Republicans Who Are Thinking a Lot About the 2016 Election Love Marco Rubio

And other findings from a wide-ranging new Pew survey.

National Journal
Rebecca Nelson
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Rebecca Nelson
May 20, 2015, 12:09 a.m.

Among older Re­pub­lic­ans and those already pay­ing close at­ten­tion to the 2016 race, Marco Ru­bio’s a hit.

Sev­en in 10 Re­pub­lic­ans or Re­pub­lic­an-lean­ing in­de­pend­ents who have thought “a lot” about the elec­tion hold fa­vor­able views of the GOP pres­id­en­tial con­tender, ac­cord­ing to a new Pew sur­vey. And 75 per­cent of seni­ors—those over 65—rated Ru­bio fa­vor­ably.

But there’s a sharp drop-off for voters who haven’t thought much about the elec­tion: Only 40 per­cent of those Re­pub­lic­ans or Re­pub­lic­an lean­ers hold a fa­vor­able rat­ing of Ru­bio. That could have to do with name re­cog­ni­tion; of those polled who wer­en’t pay­ing close at­ten­tion to the race, 37 per­cent said they couldn’t rate Ru­bio neg­at­ively or fa­vor­ably. It stands to reas­on that people not fol­low­ing along as closely may not have heard much about the Flor­ida sen­at­or, and there­fore haven’t formed opin­ions about him more than a year out from the elec­tion.

Likely primary con­tender Scott Walk­er faces a sim­il­ar gap. Sixty-five per­cent of voters fol­low­ing the race closely say they hold a fa­vor­able view of the Wis­con­sin gov­ernor, while just 36 per­cent of those who haven’t thought as much about the elec­tion say the same. Walk­er also shares the seni­or vot­ing bloc: Only 6 per­cent of those over 65 have an un­fa­vor­able view of the gov­ernor, versus 65 per­cent who rated him fa­vor­ably.

For young­er voters—in this study, those un­der 45—no can­did­ate corners the GOP mar­ket. Roughly the same num­ber view former Flor­ida Gov. Jeb Bush fa­vor­ably as un­fa­vor­ably (45 per­cent to 41 per­cent, re­spect­ively), and former Arkan­sas Gov. Mike Hucka­bee has a 55 per­cent fa­vor­ab­il­ity among that set, only lead­ing Sen. Rand Paul of Ken­tucky by five per­cent­age points.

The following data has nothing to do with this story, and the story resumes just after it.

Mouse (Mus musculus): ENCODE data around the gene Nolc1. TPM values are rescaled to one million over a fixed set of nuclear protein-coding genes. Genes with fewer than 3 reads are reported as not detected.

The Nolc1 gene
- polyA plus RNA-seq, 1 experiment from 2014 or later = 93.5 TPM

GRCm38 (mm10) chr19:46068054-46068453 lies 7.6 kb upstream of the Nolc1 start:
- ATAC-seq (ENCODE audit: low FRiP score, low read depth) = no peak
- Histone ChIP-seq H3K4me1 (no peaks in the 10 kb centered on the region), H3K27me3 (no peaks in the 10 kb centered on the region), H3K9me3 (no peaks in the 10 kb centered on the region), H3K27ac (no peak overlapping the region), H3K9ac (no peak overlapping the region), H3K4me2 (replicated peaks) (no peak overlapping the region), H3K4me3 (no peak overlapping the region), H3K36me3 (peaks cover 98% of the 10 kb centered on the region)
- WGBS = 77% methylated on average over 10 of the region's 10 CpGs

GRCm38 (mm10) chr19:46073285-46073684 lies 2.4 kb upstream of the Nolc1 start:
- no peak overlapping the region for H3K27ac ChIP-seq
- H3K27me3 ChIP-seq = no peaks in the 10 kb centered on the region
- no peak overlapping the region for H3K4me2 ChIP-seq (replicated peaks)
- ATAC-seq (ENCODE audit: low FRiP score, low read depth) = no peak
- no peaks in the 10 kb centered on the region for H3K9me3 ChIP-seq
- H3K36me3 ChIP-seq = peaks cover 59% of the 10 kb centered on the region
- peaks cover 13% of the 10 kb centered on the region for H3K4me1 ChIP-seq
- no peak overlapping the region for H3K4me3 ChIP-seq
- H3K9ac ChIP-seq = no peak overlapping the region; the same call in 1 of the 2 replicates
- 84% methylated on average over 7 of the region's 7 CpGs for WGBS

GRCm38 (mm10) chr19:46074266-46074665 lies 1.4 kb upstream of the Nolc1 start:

On the Demo­crat­ic side, the num­bers re­flect the much smal­ler field dom­in­ated by Hil­lary Clin­ton. Nearly 80 per­cent of Demo­crats and Demo­crat-lean­ing voters view the former sec­ret­ary of State fa­vor­ably. But her ap­peal with mil­len­ni­als is not­ably lower, with only 65 per­cent of young mil­len­ni­al Demo­crats—those who couldn’t vote in the 2008 elec­tion—rat­ing her fa­vor­ably. A Na­tion­al Journ­al story from this week un­der­scores that point, il­lus­trat­ing that Clin­ton has less pull among young fem­in­ists.

Hil­lary Clin­ton isn’t the only one fa­cing a tough­er crowd. Bill Clin­ton, thought to be an as­set to his wife’s cam­paign by some and a li­ab­il­ity by oth­ers, has suffered a blow to his fa­vor­ab­il­ity, which has fallen 10 points since 2012, to 58 per­cent—the low­est it’s been since the last time his wife was run­ning for pres­id­ent, in 2008. (A bliss­fully ig­nor­ant 3 per­cent said they had nev­er heard of the former pres­id­ent.)

The poll of 2,002 adults was con­duc­ted May 12-18.

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